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2022 Non-Conference Opponent Primer: Bowling Green Falcons

Can this be the year that the Falcons return to the postseason? The non-conference schedule won’t make it easy.

COLLEGE FOOTBALL: NOV 10 Toledo at Bowling Green Photo by Gregory Fisher/Icon Sportswire via Getty Images

We’ve officially entered year four of the Scot Loeffler era at Bowling Green. Though the results have not always been pretty for Loeffler in northwest Ohio, the Falcons showed signs of legitimate progress last year. A September win at Minnesota (as a 31 point underdog, no less) gave Bowling Green fans their first legitimate hope since watching Dino Babers lead the Falcons to a MAC title in 2015. Conference wins against Buffalo and Ohio later in the year gave fans a reason to look forward to the 2023 season, and this team is poised to be Loeffler’s best yet.

The Falcons will be one of the most experienced teams in the country this year, with 18 returning starters and experienced veterans on both sides of the ball. QB Matt McDonald was vastly improved last year, completing 60% of his passes, and enters his third year as the starter under center. The top five running backs return and will be rushing behind what should be a vastly improved offensive line. The defense was vastly improved last year, and unit leaders Darren Anders and Davon Ferguson return with the hopes of continuing the upward trend.

The question becomes, can this be the year that this once proud program can return to a bowl game? Obviously, the schedule plays a big part in determining that. Much like their conference peers, the Falcons have quite the non-conference slate this year, including two road trips to visit Power Five opponents. Let’s take a look at each of these teams and see how Bowling Green matches up:

Saturday, Sept. 3: Bowling Green @ UCLA Bruins

California v UCLA Photo by Leon Bennett/Getty Images

The Falcons head west to take on Chip Kelly’s UCLA Bruins in week one, in what will be the first ever meeting between the two programs. This is year five of the Kelly era in Westwood, and the Bruins are coming off their best season of his tenure in 2021. Bolstered by a balanced offense and a three game win streak in November, UCLA finished the year 8-4 (6-3 in the PAC 12), good enough for second place in the PAC 12 South. Kelly had failed to reach a bowl game in his first three years on campus, so the eight-win campaign did a good bit to quell any “hot seat” talk.

Offensively, this is a team that was incredibly balanced offensively. On the year, the Bruins averaged 223 yards per game on the ground, and 225 through the air. It’s tough to be more balanced than that. The rushing attack was led by former Michigan RB Zach Charbonnet, who rushed for 1,169 yards and 13 TD’s while averaging 5.6 yards per carry. Dual threat QB Dorian Thompson-Robinson proved to be more than capable with his feet as well, adding in 609 rush yards and nine scores of his own. Kelly’s teams always look to establish the run, though the Bruins do have to replace three starters on the offensive line this year and may take a step back in this category. The top three receivers from last year have also departed, though the speedy Kazmeir Allen still poses a threat. The junior caught four TD’s and averaged 15 yards per catch last year.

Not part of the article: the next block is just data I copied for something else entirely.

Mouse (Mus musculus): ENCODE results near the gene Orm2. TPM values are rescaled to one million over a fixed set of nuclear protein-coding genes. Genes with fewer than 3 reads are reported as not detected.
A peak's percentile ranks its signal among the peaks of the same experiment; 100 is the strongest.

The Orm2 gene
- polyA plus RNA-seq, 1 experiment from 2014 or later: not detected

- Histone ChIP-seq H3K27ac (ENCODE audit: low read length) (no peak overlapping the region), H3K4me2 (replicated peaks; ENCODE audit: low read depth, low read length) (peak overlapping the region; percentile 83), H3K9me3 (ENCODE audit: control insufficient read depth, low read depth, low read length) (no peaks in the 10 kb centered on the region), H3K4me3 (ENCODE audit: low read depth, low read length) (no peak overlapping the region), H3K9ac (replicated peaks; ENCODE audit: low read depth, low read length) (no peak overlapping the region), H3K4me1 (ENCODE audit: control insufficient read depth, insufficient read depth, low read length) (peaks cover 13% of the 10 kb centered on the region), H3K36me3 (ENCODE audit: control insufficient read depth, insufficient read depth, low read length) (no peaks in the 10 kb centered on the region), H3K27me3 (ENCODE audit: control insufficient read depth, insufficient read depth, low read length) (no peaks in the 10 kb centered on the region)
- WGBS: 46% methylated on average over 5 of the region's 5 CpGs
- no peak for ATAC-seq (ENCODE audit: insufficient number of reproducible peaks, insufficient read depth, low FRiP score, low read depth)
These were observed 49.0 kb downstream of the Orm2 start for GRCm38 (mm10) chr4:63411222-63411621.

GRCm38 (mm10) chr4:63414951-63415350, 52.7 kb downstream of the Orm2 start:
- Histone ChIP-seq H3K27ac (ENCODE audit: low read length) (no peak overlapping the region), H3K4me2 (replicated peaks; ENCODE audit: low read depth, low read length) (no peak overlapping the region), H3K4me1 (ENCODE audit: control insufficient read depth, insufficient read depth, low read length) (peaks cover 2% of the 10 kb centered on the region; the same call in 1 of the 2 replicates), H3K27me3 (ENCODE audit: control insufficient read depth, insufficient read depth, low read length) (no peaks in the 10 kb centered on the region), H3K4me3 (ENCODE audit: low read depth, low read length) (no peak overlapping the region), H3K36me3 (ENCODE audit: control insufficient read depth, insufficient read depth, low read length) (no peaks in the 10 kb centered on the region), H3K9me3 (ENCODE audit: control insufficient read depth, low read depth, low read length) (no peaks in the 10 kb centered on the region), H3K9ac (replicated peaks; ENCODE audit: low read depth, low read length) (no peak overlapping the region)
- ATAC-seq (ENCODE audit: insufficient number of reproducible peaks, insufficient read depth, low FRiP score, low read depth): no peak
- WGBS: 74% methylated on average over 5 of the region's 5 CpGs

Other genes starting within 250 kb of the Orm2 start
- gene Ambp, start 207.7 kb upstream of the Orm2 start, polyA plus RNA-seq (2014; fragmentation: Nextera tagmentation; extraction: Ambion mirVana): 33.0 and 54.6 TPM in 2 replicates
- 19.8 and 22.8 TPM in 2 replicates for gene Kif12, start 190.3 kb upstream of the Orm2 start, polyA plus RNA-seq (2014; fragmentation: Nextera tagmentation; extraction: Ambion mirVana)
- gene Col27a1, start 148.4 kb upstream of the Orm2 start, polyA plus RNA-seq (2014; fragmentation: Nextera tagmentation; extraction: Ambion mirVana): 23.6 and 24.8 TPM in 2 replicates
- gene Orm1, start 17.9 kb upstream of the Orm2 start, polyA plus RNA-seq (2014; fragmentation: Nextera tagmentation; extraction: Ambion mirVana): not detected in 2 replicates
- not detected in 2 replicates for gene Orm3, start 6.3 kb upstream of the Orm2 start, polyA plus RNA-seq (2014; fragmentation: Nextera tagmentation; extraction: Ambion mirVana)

Defensively, this was a unit that could be had last year, ranking in the bottom half of the PAC 12 in most statistical categories. The pass defense was especially vulnerable, ranking ninth in the PAC 12 and 111th nationally by allowing 260 yards per game through the air. Former starters Obi Eboh and Cam Johnson have both departed, so this secondary could be a weak spot that the Falcons can exploit. The defensive line figures to be much stronger, with Duke transfer DT Gary Smith poised to pair with Jay Toia up front. Pass protection will be paramount for Bowling Green if they want to give themselves a chance in this one.

This is an interesting match up. The Falcons played giant killer once last year, and they’ll look to re-create that magic in the Rose Bowl to open up the 2022 campaign. A victory here would do wonders for confidence.

Saturday, Sept. 10: Bowling Green vs. Eastern Kentucky Colonels

COLLEGE FOOTBALL: SEP 12 Eastern Kentucky at West Virginia Photo by Frank Jansky/Icon Sportswire via Getty Images

This is the sixth all time meeting between the Falcons and the Colonels, and you may be surprised to learn that Eastern Kentucky actually leads the all-time series 3-2. Bowling Green won the last match up in 2018, knocking off the Colonels 42-35 at the Doyt.

EKU is a perfectly capable FCS foe, though a cut below the FCS giants such as North Dakota State and new FBS member James Madison. The Colonels are coming off of a 7-4 season in 2021, which included a 30-3 loss to Louisville in their only FBS match up. Head coach Walt Wells is in his third year in charge of the program and owns a 10-10 record.

Though that 7-4 record may seem middle of the road, this is a team that enters the 2022 season with momentum. After finishing 3-6 in 2020, last years’ final record represented the biggest single season turnaround in Eastern Kentucky history. The Colonels were ranked as high as 19th in the FCS polls, and they capped off their season with a 39-31 victory over Jacksonville State in the Opportunity Bowl.

Offensively, redshirt senior Parker McKinney returns after earing second team All-OVC honors last season. McKinney completed 60.7% of his passes on the year, throwing for 2,429 yards and 18 TD’s. He was also the Colonels second leading rusher, amassing 596 rushing yards and six scores on a healthy 6.2 yards per carry average. At running back, Purdue transfer Da’Joun Hewitt also poses a threat, leading the Colonels in rushing yards and TD’s in 2021. This is an offense that averaged almost 28 points per game last fall, and they can certainly move the ball. Though the Falcons should have a talent edge here, they cannot afford to look past this EKU team.